I’d like to think that many of us creatives are people-watchers to some degree. Even the most introverted among us. For me, watching people is like reading a textbook in school and gathering information–except that the process is more interesting and organic. Life is our teacher, people are the study materials, and we test ourselves by what we produce. So really, there isn’t much opportunity for failure; there’s opportunity to learn. It’s all around us and we only fail if we refuse to learn anything.

Cool filter for a photo I took of my bedroom windows.

Cool filter for a photo I took of my bedroom windows.

But before I continue to think that I’m Socrates or something, I will reiterate that this travel thing has done me good. I’m learning so much and loving every minute–even the lonely and fear-filled ones. I am very glad that I made the decision to step way outside of my comfort zone and try something new. And, of course, I am thoroughly enjoying all the new faces and behaviors to watch. 😉

The Magic in the Noise

(As previously seen on Writer With a Passport.)

There’s something magical about noise when I’m traveling. Not everyone enjoys noise, especially during the wee hours of the night. But I love it. The Spanish sometimes remind me of New Yorkers–especially here in Alicante. It feels like the city that never sleeps.

The esplanada in Alicante at night.

The Esplanada in Alicante at night.

When the summer is here, as I’ve witnessed firsthand six years ago, the nightlife will be even more alive. Right now, especially during the weekday, it’s not as busy. And yet, it seems that there’s always something going on.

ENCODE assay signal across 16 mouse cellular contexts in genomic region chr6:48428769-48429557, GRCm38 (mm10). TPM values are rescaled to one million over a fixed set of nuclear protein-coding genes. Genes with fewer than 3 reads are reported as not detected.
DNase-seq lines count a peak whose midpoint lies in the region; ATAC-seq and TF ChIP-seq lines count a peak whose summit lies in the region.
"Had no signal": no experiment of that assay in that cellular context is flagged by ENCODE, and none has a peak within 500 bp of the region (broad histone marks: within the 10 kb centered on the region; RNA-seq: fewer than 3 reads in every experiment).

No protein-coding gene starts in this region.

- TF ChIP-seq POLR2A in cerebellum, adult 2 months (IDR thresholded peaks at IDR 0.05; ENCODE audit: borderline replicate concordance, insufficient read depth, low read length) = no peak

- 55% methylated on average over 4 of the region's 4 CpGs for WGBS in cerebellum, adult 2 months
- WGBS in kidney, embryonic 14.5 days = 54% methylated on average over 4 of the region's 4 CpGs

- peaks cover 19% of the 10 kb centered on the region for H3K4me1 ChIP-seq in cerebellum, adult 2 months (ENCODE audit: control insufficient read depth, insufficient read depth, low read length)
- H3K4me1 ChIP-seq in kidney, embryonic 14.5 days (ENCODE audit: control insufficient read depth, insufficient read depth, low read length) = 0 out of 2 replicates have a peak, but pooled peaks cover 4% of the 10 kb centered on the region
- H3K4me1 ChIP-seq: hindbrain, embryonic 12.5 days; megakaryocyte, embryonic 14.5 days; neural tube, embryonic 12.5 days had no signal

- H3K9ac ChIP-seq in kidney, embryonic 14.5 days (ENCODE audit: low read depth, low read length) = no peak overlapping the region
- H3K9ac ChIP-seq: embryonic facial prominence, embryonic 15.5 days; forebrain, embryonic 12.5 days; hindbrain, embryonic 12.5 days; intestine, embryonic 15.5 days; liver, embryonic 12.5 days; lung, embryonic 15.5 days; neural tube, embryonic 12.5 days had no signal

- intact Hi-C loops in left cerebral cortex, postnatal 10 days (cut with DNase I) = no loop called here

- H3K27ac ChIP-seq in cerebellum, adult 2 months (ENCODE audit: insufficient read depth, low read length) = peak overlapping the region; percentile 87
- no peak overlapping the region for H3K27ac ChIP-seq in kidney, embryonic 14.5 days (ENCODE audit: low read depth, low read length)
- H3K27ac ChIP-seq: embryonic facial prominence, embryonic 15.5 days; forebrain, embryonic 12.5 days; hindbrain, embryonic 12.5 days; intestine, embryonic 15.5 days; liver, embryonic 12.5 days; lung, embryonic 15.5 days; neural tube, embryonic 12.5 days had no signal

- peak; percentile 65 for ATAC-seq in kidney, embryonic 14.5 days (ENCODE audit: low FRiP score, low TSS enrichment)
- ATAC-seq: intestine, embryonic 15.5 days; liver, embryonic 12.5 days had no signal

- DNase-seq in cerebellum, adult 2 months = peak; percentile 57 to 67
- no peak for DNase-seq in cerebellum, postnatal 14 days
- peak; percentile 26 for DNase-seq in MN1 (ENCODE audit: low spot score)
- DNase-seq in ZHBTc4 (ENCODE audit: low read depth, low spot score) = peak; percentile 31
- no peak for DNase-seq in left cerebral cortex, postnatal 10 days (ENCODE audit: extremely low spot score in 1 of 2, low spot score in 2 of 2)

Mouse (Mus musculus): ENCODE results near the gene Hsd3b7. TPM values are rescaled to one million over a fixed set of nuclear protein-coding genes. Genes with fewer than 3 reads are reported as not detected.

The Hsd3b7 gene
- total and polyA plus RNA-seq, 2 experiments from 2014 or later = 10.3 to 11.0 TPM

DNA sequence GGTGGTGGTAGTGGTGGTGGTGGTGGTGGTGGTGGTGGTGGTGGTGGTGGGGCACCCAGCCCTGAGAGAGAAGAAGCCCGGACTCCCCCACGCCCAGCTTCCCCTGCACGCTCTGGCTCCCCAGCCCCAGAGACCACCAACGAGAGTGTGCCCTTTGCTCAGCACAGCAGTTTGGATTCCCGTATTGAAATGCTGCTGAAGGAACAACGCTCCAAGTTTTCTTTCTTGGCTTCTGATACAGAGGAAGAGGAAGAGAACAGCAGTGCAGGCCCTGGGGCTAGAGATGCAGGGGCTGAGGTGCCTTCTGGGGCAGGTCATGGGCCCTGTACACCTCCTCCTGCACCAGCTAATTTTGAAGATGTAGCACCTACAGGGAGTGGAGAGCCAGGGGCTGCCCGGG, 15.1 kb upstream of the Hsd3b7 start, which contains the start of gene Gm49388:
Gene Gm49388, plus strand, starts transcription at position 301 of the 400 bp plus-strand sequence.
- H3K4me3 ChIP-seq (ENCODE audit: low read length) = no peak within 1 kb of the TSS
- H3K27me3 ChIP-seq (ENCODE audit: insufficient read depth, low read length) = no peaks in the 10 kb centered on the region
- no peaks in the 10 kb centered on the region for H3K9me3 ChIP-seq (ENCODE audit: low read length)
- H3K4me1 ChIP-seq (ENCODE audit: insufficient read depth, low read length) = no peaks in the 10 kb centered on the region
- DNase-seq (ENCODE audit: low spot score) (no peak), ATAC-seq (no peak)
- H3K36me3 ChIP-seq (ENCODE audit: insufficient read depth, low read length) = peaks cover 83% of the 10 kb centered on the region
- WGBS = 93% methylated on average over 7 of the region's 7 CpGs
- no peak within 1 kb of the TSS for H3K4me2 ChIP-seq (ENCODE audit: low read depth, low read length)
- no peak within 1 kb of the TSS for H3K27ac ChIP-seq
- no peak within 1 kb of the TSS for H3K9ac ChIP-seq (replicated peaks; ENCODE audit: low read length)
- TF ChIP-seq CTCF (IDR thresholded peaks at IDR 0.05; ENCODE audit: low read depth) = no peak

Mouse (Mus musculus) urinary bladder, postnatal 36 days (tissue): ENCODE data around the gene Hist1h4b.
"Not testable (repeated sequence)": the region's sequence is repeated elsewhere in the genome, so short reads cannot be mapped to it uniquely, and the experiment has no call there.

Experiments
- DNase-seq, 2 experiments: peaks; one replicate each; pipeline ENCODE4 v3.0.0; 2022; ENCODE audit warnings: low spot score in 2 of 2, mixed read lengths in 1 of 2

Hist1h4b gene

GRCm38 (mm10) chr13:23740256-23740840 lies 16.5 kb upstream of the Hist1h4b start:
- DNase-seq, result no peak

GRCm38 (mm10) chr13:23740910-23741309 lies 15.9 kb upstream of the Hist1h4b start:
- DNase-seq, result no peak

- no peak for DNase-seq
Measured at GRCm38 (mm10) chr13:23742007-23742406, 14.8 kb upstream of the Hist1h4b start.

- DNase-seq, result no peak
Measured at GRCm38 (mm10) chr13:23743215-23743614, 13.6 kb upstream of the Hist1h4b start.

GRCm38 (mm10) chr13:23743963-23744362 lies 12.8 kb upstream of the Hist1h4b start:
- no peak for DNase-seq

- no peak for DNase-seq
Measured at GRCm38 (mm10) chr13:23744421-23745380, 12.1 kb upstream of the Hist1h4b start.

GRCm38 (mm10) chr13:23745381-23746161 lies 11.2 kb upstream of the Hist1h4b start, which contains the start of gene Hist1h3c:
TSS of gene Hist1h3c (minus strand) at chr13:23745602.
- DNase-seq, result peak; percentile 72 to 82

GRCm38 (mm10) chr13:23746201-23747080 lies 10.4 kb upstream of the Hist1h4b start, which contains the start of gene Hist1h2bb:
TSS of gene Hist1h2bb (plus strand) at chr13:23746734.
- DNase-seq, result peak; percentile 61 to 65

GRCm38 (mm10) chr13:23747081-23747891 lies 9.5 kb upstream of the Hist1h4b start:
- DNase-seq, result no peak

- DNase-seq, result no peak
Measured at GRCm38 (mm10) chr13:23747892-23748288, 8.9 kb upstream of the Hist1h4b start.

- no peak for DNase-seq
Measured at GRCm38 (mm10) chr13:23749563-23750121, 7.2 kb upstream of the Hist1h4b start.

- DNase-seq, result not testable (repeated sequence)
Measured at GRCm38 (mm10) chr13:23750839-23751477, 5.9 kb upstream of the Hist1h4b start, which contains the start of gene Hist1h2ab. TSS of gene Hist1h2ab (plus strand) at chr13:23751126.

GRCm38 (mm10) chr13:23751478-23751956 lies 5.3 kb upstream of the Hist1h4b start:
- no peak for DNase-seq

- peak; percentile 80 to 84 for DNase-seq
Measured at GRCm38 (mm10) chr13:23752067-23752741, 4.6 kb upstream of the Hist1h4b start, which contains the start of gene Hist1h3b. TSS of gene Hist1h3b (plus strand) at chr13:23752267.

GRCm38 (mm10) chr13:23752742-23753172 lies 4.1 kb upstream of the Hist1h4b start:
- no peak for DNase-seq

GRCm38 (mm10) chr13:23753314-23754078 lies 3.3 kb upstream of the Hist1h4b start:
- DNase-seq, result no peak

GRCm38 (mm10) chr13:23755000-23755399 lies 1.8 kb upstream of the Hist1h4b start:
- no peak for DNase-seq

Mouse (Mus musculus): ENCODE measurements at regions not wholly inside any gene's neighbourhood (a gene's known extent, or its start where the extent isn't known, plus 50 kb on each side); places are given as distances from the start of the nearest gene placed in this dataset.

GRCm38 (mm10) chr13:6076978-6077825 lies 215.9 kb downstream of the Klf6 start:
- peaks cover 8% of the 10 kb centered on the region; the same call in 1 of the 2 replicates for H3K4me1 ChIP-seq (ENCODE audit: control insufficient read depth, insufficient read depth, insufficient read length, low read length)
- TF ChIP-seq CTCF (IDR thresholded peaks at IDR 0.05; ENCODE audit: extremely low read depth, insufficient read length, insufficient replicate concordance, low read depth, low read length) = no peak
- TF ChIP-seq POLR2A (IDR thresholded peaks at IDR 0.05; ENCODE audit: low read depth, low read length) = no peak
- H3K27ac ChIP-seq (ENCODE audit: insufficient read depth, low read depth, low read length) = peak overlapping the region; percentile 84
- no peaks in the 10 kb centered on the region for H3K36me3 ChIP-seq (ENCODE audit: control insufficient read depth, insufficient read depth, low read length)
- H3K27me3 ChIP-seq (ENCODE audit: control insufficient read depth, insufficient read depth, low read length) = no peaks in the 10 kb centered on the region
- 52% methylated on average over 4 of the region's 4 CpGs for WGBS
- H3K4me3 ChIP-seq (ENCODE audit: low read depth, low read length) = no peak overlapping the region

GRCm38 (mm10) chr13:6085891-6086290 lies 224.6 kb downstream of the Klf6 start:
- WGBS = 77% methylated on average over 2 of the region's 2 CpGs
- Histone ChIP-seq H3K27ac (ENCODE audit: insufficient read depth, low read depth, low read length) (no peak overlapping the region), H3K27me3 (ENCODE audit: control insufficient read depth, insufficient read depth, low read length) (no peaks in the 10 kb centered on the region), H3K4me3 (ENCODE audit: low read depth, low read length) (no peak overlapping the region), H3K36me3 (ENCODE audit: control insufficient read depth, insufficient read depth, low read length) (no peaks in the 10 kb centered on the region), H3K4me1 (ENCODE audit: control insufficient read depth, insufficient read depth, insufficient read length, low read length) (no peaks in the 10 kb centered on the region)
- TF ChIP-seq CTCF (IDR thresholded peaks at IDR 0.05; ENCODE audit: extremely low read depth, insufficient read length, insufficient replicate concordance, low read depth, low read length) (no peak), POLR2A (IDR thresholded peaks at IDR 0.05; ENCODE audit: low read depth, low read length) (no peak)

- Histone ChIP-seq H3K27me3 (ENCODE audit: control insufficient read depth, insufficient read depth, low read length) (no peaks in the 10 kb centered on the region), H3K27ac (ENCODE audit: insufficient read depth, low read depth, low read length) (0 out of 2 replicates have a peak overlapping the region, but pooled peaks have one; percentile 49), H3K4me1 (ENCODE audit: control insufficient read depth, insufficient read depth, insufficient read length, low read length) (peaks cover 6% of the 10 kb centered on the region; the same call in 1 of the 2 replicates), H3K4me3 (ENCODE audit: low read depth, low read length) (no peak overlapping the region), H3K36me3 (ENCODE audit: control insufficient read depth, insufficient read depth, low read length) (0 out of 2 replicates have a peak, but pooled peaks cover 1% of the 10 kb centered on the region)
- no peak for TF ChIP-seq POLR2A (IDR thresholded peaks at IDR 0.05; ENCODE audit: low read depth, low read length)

It’s 9am and I have my coffee and an apple for breakfast. My window is wide open and I can hear all the noise of the morning bustle. True, many places do not open until later, but there are many businesses that operate earlier than 10am. Buses are flying by on the street, and I can hear people talking on the sidewalk.

Later in the day, there will be another burst of noise as people gather at the sidewalk cafes for lunch and “siesta.” Tonight, there will be lots of people going out for tapas, drinks, and dancing–especially because it’s Friday–el fin de semana: Fiesta time! When they come home in the early morning, I’ll probably hear them chatting excitedly to one another, regaling the new memories just made–and they’ll probably be borrachos. But even before that, around 1 or 2 in the morning, the garbage truck and street cleaners will be in my neighborhood, making more noise.

The view of the street from my apartment window.

The view of the street from my apartment window.

So why do I like all this noise? Because it represents life. Life and humanity. When you travel alone, even if you don’t have a direct connection to another person, there is always life around you (unless you’re a complete hermit, of course). It’s in the noise of the city, it’s in being confined in small spaces like a tram or metro and remembering that most other cultures don’t have a personal bubble when it comes to the daily commute, and it’s in watching people interact. I’ve always been an avid people-watcher, and now, as a writer who travels, being in another country is like being a scientist who has just been granted access to one of the best experimental labs in the world.

There is magic all around me, but it’s especially in the noise. It’s there when I’m trying to sleep at 2am and I hear someone’s conversation four stories down, almost amplified by the old window in my room. Finding that magic while traveling, I think, is important. It’s what helps me keep an open mind, pushing me to try new things, when I have fear or feel intimidated by language barriers.

The next time YOU find yourself traveling, no matter where it is, stop and find the magic in the noise. Look at life all around you and take time to appreciate what a miracle it is to be alive. Maybe it’ll help you sleep better; maybe it won’t. But, I bet you’ll look at things with a new appreciation, and isn’t that what travel is all about?

Until next time,

Salud!